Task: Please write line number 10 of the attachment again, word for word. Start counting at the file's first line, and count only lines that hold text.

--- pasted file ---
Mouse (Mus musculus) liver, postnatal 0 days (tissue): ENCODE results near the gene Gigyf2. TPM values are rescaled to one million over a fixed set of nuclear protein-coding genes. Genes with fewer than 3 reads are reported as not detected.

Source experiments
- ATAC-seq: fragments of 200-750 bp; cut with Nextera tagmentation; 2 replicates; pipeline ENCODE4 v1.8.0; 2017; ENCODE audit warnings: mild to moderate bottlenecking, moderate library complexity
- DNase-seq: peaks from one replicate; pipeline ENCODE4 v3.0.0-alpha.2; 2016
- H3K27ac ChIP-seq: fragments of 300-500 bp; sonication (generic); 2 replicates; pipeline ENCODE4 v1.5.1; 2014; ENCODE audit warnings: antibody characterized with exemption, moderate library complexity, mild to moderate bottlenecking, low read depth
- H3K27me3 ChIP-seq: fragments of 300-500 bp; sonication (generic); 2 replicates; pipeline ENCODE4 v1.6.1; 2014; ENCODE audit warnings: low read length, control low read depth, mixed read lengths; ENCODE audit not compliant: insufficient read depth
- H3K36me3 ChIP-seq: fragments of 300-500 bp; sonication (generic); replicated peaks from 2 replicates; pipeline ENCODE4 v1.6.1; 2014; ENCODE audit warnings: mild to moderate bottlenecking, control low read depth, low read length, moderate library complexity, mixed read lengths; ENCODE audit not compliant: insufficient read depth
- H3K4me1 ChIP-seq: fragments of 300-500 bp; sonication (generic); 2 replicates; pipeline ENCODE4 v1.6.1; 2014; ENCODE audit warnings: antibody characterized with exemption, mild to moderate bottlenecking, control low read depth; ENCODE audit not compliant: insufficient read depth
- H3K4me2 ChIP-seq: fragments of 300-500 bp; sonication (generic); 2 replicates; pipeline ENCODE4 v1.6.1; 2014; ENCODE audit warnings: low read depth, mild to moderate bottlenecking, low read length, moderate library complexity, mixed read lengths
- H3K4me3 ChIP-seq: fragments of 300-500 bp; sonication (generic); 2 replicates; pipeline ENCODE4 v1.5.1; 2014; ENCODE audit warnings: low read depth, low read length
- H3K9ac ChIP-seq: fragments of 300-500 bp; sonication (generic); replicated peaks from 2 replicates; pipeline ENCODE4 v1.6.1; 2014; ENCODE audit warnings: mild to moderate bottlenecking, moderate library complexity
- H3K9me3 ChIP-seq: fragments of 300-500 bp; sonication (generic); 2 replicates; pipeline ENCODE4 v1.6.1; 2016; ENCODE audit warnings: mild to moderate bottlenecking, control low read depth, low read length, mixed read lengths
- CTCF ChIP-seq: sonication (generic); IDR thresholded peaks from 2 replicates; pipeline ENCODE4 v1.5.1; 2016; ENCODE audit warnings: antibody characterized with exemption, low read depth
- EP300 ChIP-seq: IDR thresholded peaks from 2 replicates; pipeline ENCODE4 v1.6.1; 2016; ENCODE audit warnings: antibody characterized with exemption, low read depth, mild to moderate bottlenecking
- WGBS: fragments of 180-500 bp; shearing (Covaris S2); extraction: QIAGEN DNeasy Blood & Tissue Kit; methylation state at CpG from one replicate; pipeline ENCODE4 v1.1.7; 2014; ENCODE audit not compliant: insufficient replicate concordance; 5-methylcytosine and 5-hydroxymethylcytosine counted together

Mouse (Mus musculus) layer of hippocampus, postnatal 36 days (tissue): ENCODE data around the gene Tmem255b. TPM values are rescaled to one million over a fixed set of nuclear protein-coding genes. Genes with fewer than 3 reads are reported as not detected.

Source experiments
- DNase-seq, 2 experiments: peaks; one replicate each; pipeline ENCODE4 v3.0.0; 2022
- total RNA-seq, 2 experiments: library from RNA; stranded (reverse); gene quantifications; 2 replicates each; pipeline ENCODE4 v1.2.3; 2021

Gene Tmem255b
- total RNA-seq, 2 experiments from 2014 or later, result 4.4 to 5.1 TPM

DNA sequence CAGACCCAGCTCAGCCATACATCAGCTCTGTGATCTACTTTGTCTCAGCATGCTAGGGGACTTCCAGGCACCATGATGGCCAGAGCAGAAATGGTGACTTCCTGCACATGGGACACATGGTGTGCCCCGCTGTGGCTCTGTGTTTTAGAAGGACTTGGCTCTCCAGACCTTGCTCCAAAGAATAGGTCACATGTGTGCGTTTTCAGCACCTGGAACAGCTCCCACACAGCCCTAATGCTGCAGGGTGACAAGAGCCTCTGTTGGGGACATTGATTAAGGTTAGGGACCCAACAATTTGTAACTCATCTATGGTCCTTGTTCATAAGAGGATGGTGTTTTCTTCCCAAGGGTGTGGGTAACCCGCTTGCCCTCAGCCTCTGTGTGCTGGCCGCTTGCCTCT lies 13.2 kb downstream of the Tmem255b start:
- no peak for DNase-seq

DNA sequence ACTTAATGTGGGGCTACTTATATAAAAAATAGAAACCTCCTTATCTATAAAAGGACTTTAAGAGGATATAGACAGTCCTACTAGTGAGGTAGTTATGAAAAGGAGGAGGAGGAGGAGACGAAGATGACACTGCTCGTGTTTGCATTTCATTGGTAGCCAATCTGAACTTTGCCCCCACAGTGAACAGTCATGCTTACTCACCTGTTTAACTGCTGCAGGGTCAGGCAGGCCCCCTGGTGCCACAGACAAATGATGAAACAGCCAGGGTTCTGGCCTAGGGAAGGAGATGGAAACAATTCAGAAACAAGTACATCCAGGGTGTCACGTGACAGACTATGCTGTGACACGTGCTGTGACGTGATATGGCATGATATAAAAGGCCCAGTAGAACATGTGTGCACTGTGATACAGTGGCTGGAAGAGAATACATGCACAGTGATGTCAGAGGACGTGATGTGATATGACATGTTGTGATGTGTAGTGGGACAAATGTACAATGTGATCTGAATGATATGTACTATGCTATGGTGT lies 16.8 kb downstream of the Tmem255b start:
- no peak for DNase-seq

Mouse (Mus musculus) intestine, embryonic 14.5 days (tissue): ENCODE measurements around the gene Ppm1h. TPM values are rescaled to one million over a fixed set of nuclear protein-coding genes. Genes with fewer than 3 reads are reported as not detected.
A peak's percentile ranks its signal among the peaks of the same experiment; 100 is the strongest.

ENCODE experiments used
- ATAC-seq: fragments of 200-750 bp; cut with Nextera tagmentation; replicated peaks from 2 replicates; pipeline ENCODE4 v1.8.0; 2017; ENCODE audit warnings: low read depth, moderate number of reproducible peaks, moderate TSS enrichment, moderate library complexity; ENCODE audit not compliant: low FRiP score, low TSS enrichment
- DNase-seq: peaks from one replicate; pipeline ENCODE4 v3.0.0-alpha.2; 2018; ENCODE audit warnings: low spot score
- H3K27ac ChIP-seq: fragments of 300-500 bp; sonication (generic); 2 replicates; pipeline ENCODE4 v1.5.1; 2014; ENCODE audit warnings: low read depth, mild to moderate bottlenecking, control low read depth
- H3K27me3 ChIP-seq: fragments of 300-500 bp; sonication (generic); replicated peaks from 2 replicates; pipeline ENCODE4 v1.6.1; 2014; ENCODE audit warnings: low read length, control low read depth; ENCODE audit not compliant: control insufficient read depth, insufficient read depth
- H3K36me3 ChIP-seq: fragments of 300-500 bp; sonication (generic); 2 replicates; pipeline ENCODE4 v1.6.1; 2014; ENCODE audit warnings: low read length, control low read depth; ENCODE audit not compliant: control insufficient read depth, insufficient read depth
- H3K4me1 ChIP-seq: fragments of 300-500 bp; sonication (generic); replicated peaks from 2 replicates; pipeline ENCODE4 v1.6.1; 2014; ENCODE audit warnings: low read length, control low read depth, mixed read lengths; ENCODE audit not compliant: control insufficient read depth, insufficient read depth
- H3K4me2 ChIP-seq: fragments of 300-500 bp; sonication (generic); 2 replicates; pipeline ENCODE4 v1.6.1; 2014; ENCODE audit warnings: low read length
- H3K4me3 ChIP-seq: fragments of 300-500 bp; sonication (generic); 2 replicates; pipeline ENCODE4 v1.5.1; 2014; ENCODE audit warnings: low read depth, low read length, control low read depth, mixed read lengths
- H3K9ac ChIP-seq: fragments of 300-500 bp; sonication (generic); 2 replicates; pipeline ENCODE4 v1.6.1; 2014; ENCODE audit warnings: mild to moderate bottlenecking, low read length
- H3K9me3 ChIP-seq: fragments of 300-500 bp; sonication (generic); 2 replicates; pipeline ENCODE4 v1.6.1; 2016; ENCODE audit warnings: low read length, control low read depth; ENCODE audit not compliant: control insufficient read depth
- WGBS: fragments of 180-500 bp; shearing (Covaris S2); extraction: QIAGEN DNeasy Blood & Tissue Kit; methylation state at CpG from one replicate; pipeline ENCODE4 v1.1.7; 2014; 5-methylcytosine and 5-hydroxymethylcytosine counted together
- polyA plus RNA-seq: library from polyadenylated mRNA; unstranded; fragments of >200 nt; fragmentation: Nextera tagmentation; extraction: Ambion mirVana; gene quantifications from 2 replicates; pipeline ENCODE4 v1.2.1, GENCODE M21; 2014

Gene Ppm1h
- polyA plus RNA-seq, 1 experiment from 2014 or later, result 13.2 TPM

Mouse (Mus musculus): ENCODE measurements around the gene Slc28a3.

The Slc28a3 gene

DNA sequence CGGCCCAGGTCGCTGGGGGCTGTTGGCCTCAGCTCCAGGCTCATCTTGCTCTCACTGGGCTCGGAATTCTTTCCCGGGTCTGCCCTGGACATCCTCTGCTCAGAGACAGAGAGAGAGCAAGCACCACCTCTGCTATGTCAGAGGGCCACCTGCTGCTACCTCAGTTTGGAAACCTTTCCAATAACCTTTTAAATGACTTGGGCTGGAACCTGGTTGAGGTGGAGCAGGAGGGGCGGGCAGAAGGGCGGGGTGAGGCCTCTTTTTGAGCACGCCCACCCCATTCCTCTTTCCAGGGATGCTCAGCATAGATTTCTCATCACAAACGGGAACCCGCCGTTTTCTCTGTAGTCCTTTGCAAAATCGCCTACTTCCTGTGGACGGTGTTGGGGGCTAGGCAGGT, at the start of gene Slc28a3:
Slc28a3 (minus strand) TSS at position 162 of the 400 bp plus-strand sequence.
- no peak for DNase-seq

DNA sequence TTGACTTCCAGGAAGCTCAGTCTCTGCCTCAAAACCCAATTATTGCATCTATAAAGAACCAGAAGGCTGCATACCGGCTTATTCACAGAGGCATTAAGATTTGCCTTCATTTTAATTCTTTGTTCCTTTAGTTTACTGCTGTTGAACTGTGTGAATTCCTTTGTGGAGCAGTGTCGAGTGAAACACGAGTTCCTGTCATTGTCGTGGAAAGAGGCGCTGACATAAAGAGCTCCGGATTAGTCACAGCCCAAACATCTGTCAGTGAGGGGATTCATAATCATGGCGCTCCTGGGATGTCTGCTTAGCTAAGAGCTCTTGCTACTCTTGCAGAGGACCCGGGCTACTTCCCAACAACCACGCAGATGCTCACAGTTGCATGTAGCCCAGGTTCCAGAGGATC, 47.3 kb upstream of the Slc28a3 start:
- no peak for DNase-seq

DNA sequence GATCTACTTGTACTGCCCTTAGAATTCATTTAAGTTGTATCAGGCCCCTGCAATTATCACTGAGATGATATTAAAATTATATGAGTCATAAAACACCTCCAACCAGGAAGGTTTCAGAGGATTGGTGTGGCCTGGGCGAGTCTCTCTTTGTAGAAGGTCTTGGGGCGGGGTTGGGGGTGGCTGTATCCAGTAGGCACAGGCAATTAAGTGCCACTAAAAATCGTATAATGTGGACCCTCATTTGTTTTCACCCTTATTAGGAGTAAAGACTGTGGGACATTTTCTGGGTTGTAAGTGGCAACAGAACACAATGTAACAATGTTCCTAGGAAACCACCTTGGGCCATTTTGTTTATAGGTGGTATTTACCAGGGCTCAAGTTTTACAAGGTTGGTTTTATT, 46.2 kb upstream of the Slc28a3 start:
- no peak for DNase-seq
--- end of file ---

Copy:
- H3K4me3 ChIP-seq: fragments of 300-500 bp; sonication (generic); 2 replicates; pipeline ENCODE4 v1.5.1; 2014; ENCODE audit warnings: low read depth, low read length